Today I visited 2nd Toytoa dealer to check wheel allignments and results are terrible. Even worse then the first time. I'm looking for solution how to fix this as Toyota refuse to fix it under warranty. It looks like there are 2 options, change upper arm for adjustable one (I found that Hardrace also have one for RAV4 2021) or another option is to use adjustable toe arm also from Hardrace. Does anybody has an experience with any of this? Is it a really solution for this issue? Or what should I do to get the rear wheels properly alligned? I will be glad for any tip, thanks.

Here are my results, but measurement is made in degress and minutes, not in decimal degrees!
View attachment 192098
Yes. My reply here is post #105.
Toe arms does adjust camber also. There is an original toe adjustment. So if you add another, the 2x together adjust camber.
Yes, Hardrace does have upper arms dedicated to camber, but I went for toe arms for 3x reasons.
1)It looks like is much easier to adjust the toe on the bottom rathere than the camber arm on the top.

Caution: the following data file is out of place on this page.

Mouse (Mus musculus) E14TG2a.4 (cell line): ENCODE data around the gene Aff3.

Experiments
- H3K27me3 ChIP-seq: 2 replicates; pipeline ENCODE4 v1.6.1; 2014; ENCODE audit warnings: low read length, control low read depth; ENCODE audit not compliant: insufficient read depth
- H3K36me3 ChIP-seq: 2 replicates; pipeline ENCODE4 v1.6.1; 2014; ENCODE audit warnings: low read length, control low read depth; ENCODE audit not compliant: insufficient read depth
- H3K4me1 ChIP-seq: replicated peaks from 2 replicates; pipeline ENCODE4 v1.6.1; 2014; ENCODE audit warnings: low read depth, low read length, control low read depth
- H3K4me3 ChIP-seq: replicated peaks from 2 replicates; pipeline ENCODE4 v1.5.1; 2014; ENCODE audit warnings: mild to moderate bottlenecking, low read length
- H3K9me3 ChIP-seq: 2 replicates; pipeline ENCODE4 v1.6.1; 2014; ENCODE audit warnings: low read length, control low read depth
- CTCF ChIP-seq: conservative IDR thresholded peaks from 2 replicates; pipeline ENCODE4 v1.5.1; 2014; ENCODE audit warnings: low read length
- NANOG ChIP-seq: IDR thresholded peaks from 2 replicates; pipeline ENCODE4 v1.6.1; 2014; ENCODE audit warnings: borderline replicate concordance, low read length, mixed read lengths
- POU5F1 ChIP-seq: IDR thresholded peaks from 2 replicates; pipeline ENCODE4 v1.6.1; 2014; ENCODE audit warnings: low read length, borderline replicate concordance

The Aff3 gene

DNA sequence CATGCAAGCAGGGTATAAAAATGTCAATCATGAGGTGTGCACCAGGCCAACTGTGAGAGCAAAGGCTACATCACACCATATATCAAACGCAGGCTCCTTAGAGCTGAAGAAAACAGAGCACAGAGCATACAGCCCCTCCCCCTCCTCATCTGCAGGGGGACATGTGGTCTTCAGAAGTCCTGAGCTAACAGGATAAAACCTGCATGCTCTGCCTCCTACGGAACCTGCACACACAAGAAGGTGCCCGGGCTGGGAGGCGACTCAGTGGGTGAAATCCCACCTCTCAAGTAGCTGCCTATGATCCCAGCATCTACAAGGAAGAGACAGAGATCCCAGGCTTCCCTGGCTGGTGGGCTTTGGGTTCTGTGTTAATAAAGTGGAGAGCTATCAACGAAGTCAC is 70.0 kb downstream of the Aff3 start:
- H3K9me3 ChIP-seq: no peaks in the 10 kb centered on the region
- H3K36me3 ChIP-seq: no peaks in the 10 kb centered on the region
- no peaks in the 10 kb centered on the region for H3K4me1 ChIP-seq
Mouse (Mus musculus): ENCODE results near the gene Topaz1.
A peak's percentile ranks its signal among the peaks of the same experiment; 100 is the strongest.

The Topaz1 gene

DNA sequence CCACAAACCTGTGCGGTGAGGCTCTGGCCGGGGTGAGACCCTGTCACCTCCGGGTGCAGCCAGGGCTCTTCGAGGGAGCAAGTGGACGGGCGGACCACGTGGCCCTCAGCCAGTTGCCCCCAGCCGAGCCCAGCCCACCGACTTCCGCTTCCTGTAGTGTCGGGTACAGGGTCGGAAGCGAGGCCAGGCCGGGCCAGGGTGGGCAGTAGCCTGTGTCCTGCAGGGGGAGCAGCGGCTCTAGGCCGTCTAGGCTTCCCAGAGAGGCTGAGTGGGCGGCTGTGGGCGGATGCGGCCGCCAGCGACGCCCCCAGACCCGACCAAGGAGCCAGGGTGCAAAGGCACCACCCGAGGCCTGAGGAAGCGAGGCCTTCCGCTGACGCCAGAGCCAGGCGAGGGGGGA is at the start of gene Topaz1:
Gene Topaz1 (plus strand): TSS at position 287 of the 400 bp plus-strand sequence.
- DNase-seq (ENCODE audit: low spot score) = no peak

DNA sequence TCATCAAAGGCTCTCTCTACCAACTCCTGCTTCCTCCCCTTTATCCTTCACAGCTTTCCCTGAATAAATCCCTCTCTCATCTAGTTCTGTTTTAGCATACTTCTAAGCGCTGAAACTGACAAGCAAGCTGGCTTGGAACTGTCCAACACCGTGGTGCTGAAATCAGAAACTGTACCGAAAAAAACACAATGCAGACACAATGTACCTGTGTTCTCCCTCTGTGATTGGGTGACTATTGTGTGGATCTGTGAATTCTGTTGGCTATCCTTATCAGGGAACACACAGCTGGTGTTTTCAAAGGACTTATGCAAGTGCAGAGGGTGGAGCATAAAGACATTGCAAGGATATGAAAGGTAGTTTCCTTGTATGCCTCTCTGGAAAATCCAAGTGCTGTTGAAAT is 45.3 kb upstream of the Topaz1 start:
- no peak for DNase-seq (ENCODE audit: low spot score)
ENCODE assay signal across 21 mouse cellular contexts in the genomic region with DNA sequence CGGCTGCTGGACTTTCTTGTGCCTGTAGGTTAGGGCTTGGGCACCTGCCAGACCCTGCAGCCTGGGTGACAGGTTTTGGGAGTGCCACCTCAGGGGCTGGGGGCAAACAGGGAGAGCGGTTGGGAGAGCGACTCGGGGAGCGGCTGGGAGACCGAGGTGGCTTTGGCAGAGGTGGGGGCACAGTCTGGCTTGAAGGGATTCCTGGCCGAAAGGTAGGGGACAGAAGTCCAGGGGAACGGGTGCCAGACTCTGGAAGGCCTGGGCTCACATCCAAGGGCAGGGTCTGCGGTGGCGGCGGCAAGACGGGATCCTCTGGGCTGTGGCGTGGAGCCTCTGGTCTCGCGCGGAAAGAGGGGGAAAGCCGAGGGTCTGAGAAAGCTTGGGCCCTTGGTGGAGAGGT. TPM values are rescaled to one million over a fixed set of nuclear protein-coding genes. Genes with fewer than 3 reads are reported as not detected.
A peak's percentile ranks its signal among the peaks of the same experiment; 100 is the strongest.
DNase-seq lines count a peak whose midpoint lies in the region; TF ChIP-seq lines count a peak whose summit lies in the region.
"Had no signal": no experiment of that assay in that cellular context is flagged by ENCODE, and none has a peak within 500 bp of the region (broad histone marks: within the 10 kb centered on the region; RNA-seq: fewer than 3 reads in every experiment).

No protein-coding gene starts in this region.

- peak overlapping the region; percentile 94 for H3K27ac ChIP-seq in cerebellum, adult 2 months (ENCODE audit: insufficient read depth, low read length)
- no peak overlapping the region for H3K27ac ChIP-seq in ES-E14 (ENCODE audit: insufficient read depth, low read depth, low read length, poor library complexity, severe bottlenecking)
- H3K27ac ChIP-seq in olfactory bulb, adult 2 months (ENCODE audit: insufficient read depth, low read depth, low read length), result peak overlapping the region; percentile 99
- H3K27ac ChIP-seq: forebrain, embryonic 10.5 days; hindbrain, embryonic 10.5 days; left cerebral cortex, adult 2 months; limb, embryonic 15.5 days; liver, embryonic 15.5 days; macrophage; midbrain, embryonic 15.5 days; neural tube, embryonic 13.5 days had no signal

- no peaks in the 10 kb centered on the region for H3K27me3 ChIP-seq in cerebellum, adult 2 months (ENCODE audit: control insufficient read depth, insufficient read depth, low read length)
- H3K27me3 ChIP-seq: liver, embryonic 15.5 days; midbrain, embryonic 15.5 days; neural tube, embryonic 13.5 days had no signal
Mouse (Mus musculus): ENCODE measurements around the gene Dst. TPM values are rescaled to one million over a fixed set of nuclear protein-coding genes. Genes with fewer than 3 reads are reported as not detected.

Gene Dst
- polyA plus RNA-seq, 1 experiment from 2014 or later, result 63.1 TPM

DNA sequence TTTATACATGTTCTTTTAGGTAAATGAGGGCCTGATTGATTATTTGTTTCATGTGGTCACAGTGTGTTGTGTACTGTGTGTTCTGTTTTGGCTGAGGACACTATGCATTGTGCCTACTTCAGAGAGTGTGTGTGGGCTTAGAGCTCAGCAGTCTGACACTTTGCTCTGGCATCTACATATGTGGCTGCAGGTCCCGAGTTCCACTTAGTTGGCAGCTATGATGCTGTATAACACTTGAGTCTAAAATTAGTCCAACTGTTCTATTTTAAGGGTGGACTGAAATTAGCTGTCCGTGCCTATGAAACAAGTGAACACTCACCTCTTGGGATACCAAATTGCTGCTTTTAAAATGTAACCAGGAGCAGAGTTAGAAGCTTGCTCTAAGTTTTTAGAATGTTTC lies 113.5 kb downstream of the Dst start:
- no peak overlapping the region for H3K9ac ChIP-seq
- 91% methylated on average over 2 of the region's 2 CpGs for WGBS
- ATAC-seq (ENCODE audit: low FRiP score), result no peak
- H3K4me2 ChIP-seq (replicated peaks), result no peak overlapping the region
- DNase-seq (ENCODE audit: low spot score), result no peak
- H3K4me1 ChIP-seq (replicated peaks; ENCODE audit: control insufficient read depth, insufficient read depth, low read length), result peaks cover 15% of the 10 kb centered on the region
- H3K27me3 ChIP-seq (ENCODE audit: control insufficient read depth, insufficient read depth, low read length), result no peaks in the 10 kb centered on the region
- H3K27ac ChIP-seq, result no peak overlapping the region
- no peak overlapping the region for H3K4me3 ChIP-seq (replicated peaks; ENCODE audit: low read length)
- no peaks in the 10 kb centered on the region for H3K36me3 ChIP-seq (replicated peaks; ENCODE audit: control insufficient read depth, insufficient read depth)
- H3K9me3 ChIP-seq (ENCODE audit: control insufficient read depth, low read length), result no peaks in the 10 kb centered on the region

2) Judging by pictures , the toe arms looked stronger than their camber arms. Just my opinion looking at pictures.
3) Should the aftermarker part break while far from home, it will be easier to replace the arm with the original by a general mechanic. ( I have 1x original arm in my bood. If I have my tools with me, I can even change it myself next to the road)
I didnt buy a Toyota just to breakdown because of aftermarket parts.

My alignment is perfect now. I now have 40 000km on my new set of tires with no damages yet ( note that I had to replace the 1st set on 41000km because of the alignment)

Take note of your pulling angle aswell. Even if your toe and total toe is correct, if the total pulling angle is wrong you will have problems.
Alignment is easy when everything is ok. But it can just be as complicated. I have see lots of shops not known what they are doing.

Good luck mate.